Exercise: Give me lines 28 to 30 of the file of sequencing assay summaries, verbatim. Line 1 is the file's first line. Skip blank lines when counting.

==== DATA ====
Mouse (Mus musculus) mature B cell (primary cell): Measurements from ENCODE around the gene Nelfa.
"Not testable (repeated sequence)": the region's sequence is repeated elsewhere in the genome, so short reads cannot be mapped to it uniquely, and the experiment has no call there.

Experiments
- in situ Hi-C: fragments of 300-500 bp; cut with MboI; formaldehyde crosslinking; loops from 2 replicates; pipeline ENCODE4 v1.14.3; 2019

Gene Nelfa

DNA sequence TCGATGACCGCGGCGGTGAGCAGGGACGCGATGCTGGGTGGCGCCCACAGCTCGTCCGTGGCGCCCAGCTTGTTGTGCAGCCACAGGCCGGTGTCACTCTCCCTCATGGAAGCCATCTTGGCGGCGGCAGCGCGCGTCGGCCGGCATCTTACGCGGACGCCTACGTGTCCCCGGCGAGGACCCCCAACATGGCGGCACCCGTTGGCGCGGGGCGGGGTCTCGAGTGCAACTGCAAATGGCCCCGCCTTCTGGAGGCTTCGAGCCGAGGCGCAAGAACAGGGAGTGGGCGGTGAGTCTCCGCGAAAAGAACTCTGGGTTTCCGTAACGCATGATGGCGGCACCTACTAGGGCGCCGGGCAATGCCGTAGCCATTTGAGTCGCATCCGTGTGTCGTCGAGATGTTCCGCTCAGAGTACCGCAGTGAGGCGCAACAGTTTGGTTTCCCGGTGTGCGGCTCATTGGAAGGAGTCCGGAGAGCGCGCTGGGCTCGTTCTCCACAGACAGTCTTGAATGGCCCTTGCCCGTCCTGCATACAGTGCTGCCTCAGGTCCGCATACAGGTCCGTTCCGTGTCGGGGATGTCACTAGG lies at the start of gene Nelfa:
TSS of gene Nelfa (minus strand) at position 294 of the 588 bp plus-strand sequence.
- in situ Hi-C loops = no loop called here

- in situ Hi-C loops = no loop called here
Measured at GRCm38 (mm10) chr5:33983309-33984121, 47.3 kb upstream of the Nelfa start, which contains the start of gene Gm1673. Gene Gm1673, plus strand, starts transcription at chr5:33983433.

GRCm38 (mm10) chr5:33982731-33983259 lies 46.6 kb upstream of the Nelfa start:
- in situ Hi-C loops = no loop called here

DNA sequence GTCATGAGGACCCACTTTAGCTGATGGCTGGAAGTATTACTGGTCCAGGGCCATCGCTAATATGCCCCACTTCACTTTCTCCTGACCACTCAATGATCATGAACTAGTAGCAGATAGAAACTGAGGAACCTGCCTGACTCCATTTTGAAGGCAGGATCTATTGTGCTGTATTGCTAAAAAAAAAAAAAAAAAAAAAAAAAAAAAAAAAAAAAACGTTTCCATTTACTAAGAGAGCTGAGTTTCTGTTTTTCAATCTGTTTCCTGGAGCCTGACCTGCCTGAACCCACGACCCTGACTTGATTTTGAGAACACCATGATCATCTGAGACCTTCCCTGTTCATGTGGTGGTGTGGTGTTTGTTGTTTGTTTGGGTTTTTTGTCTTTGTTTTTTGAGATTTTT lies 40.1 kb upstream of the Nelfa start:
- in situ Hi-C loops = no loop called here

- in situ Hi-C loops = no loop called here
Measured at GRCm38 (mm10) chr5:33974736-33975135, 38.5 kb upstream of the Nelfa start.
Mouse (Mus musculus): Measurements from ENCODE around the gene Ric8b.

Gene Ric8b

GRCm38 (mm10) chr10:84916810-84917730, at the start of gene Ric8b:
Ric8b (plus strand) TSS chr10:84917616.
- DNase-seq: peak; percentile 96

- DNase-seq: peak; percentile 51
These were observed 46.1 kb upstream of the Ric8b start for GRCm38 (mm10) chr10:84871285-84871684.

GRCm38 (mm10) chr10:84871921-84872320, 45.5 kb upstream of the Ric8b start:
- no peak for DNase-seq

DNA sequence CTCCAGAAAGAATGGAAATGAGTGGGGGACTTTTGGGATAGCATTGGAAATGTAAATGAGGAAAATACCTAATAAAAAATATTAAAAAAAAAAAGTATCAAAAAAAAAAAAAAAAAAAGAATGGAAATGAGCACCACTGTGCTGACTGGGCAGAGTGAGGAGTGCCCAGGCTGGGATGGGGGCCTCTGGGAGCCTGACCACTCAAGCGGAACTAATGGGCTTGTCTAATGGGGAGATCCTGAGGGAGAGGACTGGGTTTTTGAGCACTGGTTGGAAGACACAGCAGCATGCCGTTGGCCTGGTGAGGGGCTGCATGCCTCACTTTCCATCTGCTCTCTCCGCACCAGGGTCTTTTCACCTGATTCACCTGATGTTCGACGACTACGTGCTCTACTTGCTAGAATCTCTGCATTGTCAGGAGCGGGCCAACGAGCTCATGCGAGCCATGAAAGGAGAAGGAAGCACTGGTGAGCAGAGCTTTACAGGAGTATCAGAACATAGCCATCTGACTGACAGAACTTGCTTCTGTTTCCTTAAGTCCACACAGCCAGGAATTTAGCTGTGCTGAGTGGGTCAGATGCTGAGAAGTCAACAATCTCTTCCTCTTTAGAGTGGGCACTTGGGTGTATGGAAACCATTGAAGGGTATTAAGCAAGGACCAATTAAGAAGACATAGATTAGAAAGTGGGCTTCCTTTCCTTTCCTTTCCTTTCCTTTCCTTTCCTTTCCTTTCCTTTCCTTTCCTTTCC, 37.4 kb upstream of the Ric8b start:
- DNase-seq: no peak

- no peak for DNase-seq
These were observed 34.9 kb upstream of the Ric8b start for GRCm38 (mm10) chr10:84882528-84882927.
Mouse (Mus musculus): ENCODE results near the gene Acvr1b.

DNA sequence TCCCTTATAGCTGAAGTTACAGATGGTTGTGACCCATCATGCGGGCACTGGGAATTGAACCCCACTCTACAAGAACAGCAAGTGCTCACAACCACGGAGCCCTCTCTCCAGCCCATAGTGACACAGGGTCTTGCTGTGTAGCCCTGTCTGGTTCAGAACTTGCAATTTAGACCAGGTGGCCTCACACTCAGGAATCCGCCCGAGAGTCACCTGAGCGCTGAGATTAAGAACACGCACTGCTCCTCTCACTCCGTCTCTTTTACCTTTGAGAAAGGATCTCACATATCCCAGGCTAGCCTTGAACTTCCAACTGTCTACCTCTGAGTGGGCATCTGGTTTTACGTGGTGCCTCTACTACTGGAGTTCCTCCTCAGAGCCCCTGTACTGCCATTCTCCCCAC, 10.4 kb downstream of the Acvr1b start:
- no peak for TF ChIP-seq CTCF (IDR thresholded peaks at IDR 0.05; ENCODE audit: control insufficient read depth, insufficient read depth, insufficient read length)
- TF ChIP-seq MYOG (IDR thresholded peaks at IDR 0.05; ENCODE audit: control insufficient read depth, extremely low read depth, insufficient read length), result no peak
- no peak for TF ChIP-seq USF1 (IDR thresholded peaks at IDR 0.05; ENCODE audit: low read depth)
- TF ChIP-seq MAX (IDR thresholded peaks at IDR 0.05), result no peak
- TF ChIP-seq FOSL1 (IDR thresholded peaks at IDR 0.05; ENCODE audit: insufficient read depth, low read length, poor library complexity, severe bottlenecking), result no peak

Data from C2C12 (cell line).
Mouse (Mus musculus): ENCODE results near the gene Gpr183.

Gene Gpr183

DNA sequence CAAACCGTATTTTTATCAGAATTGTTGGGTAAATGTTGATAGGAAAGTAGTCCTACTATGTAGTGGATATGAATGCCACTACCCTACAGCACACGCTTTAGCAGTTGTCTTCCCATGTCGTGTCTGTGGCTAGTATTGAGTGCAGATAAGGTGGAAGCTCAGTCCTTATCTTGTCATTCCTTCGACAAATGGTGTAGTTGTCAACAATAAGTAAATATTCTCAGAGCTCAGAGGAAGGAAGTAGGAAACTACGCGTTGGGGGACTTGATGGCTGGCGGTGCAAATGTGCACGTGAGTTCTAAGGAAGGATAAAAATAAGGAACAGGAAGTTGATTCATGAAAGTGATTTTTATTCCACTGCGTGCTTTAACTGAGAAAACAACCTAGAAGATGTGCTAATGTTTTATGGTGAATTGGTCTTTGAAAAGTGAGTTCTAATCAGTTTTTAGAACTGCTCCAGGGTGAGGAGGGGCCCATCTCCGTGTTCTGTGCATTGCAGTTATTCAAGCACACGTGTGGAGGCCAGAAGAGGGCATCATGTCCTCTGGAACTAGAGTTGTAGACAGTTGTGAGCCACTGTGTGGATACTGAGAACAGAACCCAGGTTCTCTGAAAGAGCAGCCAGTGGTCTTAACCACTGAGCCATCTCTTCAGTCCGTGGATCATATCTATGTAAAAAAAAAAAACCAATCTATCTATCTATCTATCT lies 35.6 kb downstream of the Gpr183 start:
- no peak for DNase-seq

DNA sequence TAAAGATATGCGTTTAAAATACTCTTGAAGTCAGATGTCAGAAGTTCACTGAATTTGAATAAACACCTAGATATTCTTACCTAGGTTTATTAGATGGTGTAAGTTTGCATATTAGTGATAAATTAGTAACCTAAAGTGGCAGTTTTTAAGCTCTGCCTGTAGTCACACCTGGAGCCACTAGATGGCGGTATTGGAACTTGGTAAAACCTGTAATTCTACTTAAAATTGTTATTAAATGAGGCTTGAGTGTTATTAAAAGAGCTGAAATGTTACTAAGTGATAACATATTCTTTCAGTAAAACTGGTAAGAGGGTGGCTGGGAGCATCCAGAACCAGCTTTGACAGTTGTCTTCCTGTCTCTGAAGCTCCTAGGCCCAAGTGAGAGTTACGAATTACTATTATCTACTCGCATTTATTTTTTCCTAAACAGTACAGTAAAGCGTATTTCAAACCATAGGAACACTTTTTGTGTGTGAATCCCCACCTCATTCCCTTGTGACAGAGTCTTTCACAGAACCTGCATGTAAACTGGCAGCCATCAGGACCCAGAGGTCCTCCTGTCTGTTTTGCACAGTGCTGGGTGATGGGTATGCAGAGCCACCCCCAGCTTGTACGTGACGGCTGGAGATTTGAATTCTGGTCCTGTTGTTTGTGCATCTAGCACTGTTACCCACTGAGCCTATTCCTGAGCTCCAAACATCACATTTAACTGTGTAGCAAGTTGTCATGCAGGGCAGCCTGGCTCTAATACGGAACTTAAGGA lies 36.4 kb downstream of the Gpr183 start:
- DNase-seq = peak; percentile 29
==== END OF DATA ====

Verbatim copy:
- no peak for DNase-seq
These were observed 34.9 kb upstream of the Ric8b start for GRCm38 (mm10) chr10:84882528-84882927.
Mouse (Mus musculus): ENCODE results near the gene Acvr1b.